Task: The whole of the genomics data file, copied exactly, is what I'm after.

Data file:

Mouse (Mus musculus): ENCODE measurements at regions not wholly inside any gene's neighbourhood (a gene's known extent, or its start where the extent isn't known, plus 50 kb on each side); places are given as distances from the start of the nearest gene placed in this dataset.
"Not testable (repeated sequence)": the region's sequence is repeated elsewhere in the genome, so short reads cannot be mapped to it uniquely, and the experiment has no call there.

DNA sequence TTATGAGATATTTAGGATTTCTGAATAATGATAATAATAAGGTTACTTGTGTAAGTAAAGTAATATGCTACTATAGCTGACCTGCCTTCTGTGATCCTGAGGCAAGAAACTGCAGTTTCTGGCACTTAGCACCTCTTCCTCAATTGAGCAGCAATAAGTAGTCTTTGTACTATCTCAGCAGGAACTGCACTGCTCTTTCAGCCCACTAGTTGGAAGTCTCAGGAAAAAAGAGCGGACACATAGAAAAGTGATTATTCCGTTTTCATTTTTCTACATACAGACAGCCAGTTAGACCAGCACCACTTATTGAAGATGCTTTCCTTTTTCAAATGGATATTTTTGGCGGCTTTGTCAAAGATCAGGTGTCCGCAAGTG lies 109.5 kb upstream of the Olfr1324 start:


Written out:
Mouse (Mus musculus): ENCODE measurements at regions not wholly inside any gene's neighbourhood (a gene's known extent, or its start where the extent isn't known, plus 50 kb on each side); places are given as distances from the start of the nearest gene placed in this dataset.
"Not testable (repeated sequence)": the region's sequence is repeated elsewhere in the genome, so short reads cannot be mapped to it uniquely, and the experiment has no call there.

DNA sequence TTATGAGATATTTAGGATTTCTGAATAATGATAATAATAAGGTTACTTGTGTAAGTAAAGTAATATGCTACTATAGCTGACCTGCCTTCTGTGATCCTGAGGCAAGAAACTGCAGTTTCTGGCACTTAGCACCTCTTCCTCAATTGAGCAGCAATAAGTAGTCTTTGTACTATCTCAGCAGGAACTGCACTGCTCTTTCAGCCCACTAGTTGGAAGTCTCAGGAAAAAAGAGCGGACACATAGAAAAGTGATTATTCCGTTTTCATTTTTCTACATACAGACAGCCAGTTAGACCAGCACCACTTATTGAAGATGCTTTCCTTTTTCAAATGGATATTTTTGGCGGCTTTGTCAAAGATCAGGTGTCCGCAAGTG lies 109.5 kb upstream of the Olfr1324 start: